“These words are misleading because they assume an action is either ‘deliberate’ or ‘unintentional.’ There is something in between, for which the word is ‘inevitable.’ If you engage in an action, like aerial bombing, in which you cannot possibly distinguish between combatants and civilians (as a former Air Force bombardier, I will attest to that), the deaths of civilians are inevitable, even if not ‘intentional.’ Does that difference exonerate you morally?”


*** Leaving “inevitability,” a concept of which good historians are always wary, aside for a moment, that “inevitability” still does not erase the difference between intending and not intending to kill people in war. And it does not elide the fact that targets can be chosen so as to minimize damage. It certainly does not address the issue of whether when countries go to war, they tend to be asking for moral absolution or exoneration. But that sidesteps the actual question, which is whether all deaths are morally the same or whether they are not. Zinn’s assertion is that intentionality does not matter. Ultimately, “exoneration” is not the issue, though invoking it represent a clever sleight of hand to try to obscure things.


“The terrorism of the suicide bomber and the terrorism of aerial bombardment are indeed morally equivalent. To say otherwise (as either side might) is to give one moral superiority over the other, and thus serve to perpetuate the horrors of our time.”


*** I am going to say otherwise. I am going to assert that there are morally superior stances to make, morally superior stances that when he has believed the morality to be on his side, Zinn has not ever been afraid to make. Indeed, Zinn’s career is nothing more than a series of moral judgments. (“You can’t be neutral on a moving train.” That was the title of one of Zinn’s books.) The terrorist chooses to target innocents. Their death is his goal, and the overarching objective beyond that goal is to instill fear ina population and their leaders so as to accomplish a political objective. I am willing to grant that aerial bombardment is problematic. But so too is manslaughter. The difference is that I’m not about to assert that manslaughter and murder are morally equivalent just because manslaughter is unpleasant and I wish it did not exist. More to the point, perhaps, I wish no one would have to kill another out of self- defense. But I’m not na├»ve or blinkered enough to argue that there is no difference between murder and a killing done in self-defense. Regretting some bad things does not make all bad things equal. Zinn is too smart not to know as much, but too fatuous a thinker to care.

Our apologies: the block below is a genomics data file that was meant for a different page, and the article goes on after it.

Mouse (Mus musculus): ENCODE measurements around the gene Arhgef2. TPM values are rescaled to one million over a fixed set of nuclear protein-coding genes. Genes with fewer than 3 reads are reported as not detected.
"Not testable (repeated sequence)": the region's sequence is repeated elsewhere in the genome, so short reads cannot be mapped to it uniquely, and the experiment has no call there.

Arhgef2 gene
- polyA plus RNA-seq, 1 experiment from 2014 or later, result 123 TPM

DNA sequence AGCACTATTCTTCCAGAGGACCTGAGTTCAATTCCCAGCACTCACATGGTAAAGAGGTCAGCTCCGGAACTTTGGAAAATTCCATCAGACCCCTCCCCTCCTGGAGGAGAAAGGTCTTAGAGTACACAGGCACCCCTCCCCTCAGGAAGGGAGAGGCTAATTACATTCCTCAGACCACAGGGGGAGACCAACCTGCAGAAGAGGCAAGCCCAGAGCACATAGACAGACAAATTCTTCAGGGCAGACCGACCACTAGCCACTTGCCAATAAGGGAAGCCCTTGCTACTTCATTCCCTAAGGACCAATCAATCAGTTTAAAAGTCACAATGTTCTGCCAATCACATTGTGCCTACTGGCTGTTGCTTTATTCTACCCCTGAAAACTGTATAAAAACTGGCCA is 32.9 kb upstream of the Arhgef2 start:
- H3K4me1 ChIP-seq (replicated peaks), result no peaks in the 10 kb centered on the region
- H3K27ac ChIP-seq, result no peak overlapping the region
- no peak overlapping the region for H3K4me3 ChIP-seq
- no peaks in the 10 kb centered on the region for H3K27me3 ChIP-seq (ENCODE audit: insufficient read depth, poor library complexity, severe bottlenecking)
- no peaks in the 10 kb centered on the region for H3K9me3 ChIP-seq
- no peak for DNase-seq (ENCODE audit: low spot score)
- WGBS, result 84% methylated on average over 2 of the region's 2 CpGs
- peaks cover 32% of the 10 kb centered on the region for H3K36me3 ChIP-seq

6 comments:

Steve Dunkley said...

Consistency and logic have never been indispensable qualities for opinion column writers. More importantly you win this week’s award for colorful metaphors with “I would not trust either of them to shit competently after a bran binge.” This is the best one I’ve heard since a friend described her new sports car as “quicker than greased weasel shit.”

dcat said...

Steve --
But of course the problem here is that Zinn is not just a columnist -- in certain circles he is a revered historian.

I must admit, I was quite proud of that metaphor, so I'm glad someone noticed.

Cheers --
dcat

GoodLiberal said...

Oliver Kamm details his run-ins with Zinn over the issue of the atomic bomb and the work of Alperovitz. It's worth checking out.

dcat said...

GoodLib --
Thanks for the heads up.

Readers can find the piece on Kamm's blog to which GoodLib refers here and another Zinn-related Kamm blog entry here.

How about some volume on KopLobPobaJob, eh?

dcat

mj said...

MY COMMENT IS THAT I AM JUST NOT CERTAIN ABOUT INEVITABILITY WITH REGARD TO AERIAL BOMBING AND IMMORALITY. THIS IS REALLY A COMPLICATED PHILOSOPHICAL QUESTION AND SHOULD BE THOUGHT ABOUT CAREFULLY. HOWEVER, WERE I THE CAPTAIN OF TROOPS THAT WERE ABOUT TO DESTROYED BY ROCKETS IN ANY GIVEN AREA, FOR SURE I WOULD ORDER IN STEALTH BOMBERS TO DROP TONS OF BOMBS ON THE ENEMY, EVEN KNOWING THAT THE ENEMY HAS PLACED HIS ROCKET LAUNCHERS IN THE MIDST OF A CIVILIAN POPULATION. THE FIRST DUTY OF A COMMANDER IS TO THOSE WHO SERVE UNDER YOU.

dcat said...

MJ --
I agree with you both with regard to the dubiousness of "inevitability" and to the fact that commanders (and for that matter presidents) have certain constituencies that have to matter to them above all others and for whom they are responsible to see be safe to the extent possible.

dcat